Neuronal Excitability

Regulation of Neuronal Excitability by the NALCN-UNC80-UNC79 Sodium-leak Channel Complex 

The brain uses electrical signals to control essentially every aspect of our life: from breathing and walking to speaking and intellectual reasoning. Hypothetically, a functional nervous system can be built based primarily on synaptic connectivity between neurons that have identical intrinsic properties (analogous to a computer memory chip built from identical transistors). In animals with a complex central nervous system, however, there is large variation in the intrinsic properties among neurons found in different brain regions or from the same area. For example, the resting membrane potential (RMP) of mammalian neurons ranges from ~ -90 mV to ~ -40 mV, depending on the types of neurons, the location and time. How this complexity in the intrinsic property of neurons is essential to the normal function of an organism is not well understood.

At resting, neurons are predominantly permeable to K+. It has been known since 1940s that neurons also “leak” Na+ into the cells. The leak leads to an RMP depolarized above the equilibrium potential of K+ (EK, ~ -90 mV). The leaks cost energy and produce heat in the brain. However, the interplay between the two leaks provides a powerful mechanism to generate complexity in RMP. The basal Na+ leak is generally very small, with a permeability (PNa) only a few percent of that K+ (PK). The small size of Na+ leak makes it possible for large fold changes in PNa/PK and large RMP dynamic ranges among neurons.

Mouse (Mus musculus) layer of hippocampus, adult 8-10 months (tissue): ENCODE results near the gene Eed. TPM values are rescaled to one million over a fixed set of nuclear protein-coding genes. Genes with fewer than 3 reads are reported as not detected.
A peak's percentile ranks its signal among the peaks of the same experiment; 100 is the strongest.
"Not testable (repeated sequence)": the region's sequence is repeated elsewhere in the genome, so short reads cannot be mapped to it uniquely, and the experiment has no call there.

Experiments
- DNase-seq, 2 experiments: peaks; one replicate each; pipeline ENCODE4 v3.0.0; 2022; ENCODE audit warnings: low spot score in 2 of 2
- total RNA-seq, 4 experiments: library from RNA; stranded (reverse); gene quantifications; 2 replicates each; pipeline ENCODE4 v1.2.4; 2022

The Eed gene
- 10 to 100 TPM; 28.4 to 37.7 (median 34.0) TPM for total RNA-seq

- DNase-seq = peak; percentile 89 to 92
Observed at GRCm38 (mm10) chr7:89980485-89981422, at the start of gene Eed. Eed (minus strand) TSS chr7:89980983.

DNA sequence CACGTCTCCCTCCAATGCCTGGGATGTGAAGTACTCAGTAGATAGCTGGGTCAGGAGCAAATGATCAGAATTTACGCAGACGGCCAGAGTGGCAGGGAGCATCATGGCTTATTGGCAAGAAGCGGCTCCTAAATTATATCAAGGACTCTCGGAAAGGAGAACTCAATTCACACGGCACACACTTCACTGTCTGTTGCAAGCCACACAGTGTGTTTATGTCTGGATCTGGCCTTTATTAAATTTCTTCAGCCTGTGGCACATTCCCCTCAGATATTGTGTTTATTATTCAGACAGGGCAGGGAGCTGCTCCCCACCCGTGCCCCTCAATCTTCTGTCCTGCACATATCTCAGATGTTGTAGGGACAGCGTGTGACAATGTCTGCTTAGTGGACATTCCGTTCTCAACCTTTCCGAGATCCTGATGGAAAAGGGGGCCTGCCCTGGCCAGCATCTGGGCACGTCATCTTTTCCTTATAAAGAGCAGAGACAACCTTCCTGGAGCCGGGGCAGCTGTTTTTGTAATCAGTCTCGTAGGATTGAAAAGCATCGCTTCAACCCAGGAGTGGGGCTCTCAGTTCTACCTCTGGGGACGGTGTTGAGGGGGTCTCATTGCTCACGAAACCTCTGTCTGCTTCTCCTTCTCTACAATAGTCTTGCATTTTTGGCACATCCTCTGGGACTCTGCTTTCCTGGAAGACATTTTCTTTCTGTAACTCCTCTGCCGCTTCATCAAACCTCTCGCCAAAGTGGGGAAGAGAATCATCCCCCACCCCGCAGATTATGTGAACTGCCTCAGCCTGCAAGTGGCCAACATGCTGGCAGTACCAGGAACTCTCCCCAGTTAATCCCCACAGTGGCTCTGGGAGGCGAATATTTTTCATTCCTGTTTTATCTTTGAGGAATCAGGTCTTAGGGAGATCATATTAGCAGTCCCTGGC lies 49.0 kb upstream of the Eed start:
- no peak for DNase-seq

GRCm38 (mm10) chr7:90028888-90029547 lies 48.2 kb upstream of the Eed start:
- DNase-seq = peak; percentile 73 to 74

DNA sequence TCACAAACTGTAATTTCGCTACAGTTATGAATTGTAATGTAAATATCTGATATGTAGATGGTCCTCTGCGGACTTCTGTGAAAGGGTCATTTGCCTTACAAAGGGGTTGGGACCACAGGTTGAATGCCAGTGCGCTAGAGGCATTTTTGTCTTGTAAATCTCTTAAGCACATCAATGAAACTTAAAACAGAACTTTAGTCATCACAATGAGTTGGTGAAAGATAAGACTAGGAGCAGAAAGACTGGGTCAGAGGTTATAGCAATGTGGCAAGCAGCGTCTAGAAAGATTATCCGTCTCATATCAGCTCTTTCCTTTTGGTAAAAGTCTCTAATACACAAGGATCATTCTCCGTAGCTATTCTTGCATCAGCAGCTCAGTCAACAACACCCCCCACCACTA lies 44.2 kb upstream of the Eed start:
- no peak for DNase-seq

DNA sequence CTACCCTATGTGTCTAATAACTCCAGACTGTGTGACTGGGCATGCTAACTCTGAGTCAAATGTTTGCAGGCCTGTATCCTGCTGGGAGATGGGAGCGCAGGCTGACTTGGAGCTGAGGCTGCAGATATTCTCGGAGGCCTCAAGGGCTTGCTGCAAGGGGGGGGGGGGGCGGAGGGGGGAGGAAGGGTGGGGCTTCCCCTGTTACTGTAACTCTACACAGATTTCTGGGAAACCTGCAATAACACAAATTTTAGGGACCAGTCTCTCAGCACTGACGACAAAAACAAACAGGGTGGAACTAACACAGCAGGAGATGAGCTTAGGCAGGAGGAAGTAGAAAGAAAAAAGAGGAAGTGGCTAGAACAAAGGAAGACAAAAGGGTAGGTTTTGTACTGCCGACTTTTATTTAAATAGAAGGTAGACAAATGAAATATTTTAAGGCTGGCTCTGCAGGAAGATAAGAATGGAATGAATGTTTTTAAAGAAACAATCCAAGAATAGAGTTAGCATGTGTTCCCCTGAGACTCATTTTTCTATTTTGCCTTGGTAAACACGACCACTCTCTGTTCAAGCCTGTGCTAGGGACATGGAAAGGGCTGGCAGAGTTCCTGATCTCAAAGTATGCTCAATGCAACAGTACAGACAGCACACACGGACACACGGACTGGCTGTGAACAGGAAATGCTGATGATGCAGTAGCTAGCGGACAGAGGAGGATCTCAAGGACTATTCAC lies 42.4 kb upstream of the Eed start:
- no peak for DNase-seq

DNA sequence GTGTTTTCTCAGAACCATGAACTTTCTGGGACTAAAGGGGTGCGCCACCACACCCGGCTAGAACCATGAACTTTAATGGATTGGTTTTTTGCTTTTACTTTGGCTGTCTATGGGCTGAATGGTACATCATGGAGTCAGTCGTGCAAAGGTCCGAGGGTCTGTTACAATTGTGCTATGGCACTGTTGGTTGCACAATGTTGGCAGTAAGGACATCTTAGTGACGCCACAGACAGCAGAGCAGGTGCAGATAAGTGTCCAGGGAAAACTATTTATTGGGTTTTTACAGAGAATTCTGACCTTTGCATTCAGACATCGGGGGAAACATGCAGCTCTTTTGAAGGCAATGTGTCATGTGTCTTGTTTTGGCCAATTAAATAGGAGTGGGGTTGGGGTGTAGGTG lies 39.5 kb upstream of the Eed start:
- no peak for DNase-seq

A major contributor to the basal Na+ leak is a voltage-independent, TTX-resistant, Na+ permeable cation conductance detected in many neurons. The conductance is very small, ~1% of that of the voltage-gated TTX-sensitive Na+ channels, making it hard to record. We discovered that the conductance is formed by NALCN, a voltage-independent, non-inactivating Na+– permeable (but non-selective) cation channel. NALCN is the single most dominant (~ 70% of total in the hippocampal neurons) Na+ conductance at resting. Neurons lacking NALCN are hyperpolarized by 10 to 20 mV. NALCN has similarity with the voltage-gated Ca2+ channels (CaVs) and Na+ channels (NaVs). It evolved earlier before the separation between CaVs and NaVs.

NALCN forms a complex with another two large proteins UNC80 and UNC79 (~3,000 amino acids) and a smaller one NLF-1 (FAM155A). Regulators such as neuropeptides and extracellular Ca2+ can potentiate NALCN-mediated currents by >10 fold and generate a large dynamic range of membrane potential. In humans, mutations in Nalcn and Unc80 genes lead to inability to stand or walk, lack of speech development, severe intellectual disability and premature death, suggesting fundamental physiological significance of Na+-leak mediated complexity in neuronal properties. A current focus in the lab is to understand the molecular mechanism by which NALCN complex regulates the global excitability and complexity of the brain and its contribution to animal behavior in normal and disease states.expression

Auxiliary subunits of the NALCN complex: UNC80 and UNC79

Ion channel pore-forming proteins usually don’t work alone. We found that NALCN, the pore-forming subunit of the channel, in mammalian brains forms a complex with two large novel proteins UNC80 and UNC79, homologs of the C. elegans Unc-80 and Unc-79, respectively. Immunodepletion of NALCN in the brain also depletes UNC80 and UNC79, suggesting that UNC80 and UNC79 are exclusively associated with NALCN and are auxiliary subunits of the Na+-leak channel complex.